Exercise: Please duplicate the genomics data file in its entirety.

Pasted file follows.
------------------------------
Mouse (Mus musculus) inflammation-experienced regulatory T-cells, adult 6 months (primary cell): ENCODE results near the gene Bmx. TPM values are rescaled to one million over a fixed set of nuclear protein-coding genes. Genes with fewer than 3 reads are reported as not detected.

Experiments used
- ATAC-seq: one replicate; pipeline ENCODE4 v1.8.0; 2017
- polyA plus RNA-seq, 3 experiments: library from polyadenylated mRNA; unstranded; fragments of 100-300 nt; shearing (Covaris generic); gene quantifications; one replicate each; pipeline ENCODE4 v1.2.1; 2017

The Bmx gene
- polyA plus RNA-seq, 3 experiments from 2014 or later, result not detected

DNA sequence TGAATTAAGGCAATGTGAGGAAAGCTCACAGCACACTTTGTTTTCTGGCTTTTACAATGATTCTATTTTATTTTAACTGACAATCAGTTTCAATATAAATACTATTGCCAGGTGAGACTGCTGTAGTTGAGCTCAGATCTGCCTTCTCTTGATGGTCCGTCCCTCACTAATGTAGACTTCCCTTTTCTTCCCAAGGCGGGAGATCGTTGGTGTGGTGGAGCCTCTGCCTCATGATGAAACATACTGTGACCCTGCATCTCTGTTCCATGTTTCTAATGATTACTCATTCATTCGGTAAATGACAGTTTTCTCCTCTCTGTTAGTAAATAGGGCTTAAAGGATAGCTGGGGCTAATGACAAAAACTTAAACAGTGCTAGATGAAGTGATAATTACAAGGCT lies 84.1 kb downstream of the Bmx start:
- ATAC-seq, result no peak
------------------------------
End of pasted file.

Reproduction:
Mouse (Mus musculus) inflammation-experienced regulatory T-cells, adult 6 months (primary cell): ENCODE results near the gene Bmx. TPM values are rescaled to one million over a fixed set of nuclear protein-coding genes. Genes with fewer than 3 reads are reported as not detected.

Experiments used
- ATAC-seq: one replicate; pipeline ENCODE4 v1.8.0; 2017
- polyA plus RNA-seq, 3 experiments: library from polyadenylated mRNA; unstranded; fragments of 100-300 nt; shearing (Covaris generic); gene quantifications; one replicate each; pipeline ENCODE4 v1.2.1; 2017

The Bmx gene
- polyA plus RNA-seq, 3 experiments from 2014 or later, result not detected

DNA sequence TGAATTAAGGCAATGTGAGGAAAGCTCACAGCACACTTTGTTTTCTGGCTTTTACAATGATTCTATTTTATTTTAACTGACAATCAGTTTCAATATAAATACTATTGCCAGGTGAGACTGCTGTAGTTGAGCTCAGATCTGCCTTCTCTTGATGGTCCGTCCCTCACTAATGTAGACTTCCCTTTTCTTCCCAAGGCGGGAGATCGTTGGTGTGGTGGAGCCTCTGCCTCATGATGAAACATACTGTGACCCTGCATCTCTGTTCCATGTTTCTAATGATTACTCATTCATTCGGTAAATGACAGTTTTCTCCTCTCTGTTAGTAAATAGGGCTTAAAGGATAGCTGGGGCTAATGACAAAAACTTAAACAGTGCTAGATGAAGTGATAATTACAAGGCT lies 84.1 kb downstream of the Bmx start:
- ATAC-seq, result no peak